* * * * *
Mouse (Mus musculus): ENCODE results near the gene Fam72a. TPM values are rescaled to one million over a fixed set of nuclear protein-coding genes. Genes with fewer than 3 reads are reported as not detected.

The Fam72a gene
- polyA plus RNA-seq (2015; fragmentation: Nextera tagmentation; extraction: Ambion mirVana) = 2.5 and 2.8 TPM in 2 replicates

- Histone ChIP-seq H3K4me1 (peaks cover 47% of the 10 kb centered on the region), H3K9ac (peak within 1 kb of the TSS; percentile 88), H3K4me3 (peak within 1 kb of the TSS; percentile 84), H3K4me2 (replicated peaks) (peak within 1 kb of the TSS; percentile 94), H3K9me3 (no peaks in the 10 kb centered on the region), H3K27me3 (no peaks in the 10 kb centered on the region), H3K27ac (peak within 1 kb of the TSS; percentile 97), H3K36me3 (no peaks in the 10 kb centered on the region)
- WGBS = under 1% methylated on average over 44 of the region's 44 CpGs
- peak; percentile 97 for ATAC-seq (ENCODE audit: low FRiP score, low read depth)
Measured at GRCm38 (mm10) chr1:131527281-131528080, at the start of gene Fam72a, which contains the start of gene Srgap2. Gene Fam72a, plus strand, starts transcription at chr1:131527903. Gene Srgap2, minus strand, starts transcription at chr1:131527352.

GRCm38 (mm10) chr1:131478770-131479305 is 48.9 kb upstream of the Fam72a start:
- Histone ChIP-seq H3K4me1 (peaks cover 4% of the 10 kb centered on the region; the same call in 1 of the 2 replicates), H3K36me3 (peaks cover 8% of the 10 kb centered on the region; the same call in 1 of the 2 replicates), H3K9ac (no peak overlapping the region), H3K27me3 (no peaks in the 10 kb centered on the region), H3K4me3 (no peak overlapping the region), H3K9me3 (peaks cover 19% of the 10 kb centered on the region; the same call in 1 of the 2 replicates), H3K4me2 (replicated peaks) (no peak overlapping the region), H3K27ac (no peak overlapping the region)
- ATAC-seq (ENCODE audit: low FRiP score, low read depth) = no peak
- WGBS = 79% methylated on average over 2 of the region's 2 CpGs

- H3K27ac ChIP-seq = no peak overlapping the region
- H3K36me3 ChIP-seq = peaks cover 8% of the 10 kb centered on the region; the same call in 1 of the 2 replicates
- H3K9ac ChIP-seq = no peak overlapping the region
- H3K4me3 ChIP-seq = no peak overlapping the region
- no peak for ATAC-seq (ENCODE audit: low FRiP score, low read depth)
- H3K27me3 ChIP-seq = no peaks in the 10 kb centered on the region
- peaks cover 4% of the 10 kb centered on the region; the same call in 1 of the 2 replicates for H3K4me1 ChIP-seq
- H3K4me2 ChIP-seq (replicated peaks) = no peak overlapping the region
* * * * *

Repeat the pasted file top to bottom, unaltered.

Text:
Mouse (Mus musculus): ENCODE results near the gene Fam72a. TPM values are rescaled to one million over a fixed set of nuclear protein-coding genes. Genes with fewer than 3 reads are reported as not detected.

The Fam72a gene
- polyA plus RNA-seq (2015; fragmentation: Nextera tagmentation; extraction: Ambion mirVana) = 2.5 and 2.8 TPM in 2 replicates

- Histone ChIP-seq H3K4me1 (peaks cover 47% of the 10 kb centered on the region), H3K9ac (peak within 1 kb of the TSS; percentile 88), H3K4me3 (peak within 1 kb of the TSS; percentile 84), H3K4me2 (replicated peaks) (peak within 1 kb of the TSS; percentile 94), H3K9me3 (no peaks in the 10 kb centered on the region), H3K27me3 (no peaks in the 10 kb centered on the region), H3K27ac (peak within 1 kb of the TSS; percentile 97), H3K36me3 (no peaks in the 10 kb centered on the region)
- WGBS = under 1% methylated on average over 44 of the region's 44 CpGs
- peak; percentile 97 for ATAC-seq (ENCODE audit: low FRiP score, low read depth)
Measured at GRCm38 (mm10) chr1:131527281-131528080, at the start of gene Fam72a, which contains the start of gene Srgap2. Gene Fam72a, plus strand, starts transcription at chr1:131527903. Gene Srgap2, minus strand, starts transcription at chr1:131527352.

GRCm38 (mm10) chr1:131478770-131479305 is 48.9 kb upstream of the Fam72a start:
- Histone ChIP-seq H3K4me1 (peaks cover 4% of the 10 kb centered on the region; the same call in 1 of the 2 replicates), H3K36me3 (peaks cover 8% of the 10 kb centered on the region; the same call in 1 of the 2 replicates), H3K9ac (no peak overlapping the region), H3K27me3 (no peaks in the 10 kb centered on the region), H3K4me3 (no peak overlapping the region), H3K9me3 (peaks cover 19% of the 10 kb centered on the region; the same call in 1 of the 2 replicates), H3K4me2 (replicated peaks) (no peak overlapping the region), H3K27ac (no peak overlapping the region)
- ATAC-seq (ENCODE audit: low FRiP score, low read depth) = no peak
- WGBS = 79% methylated on average over 2 of the region's 2 CpGs

- H3K27ac ChIP-seq = no peak overlapping the region
- H3K36me3 ChIP-seq = peaks cover 8% of the 10 kb centered on the region; the same call in 1 of the 2 replicates
- H3K9ac ChIP-seq = no peak overlapping the region
- H3K4me3 ChIP-seq = no peak overlapping the region
- no peak for ATAC-seq (ENCODE audit: low FRiP score, low read depth)
- H3K27me3 ChIP-seq = no peaks in the 10 kb centered on the region
- peaks cover 4% of the 10 kb centered on the region; the same call in 1 of the 2 replicates for H3K4me1 ChIP-seq
- H3K4me2 ChIP-seq (replicated peaks) = no peak overlapping the region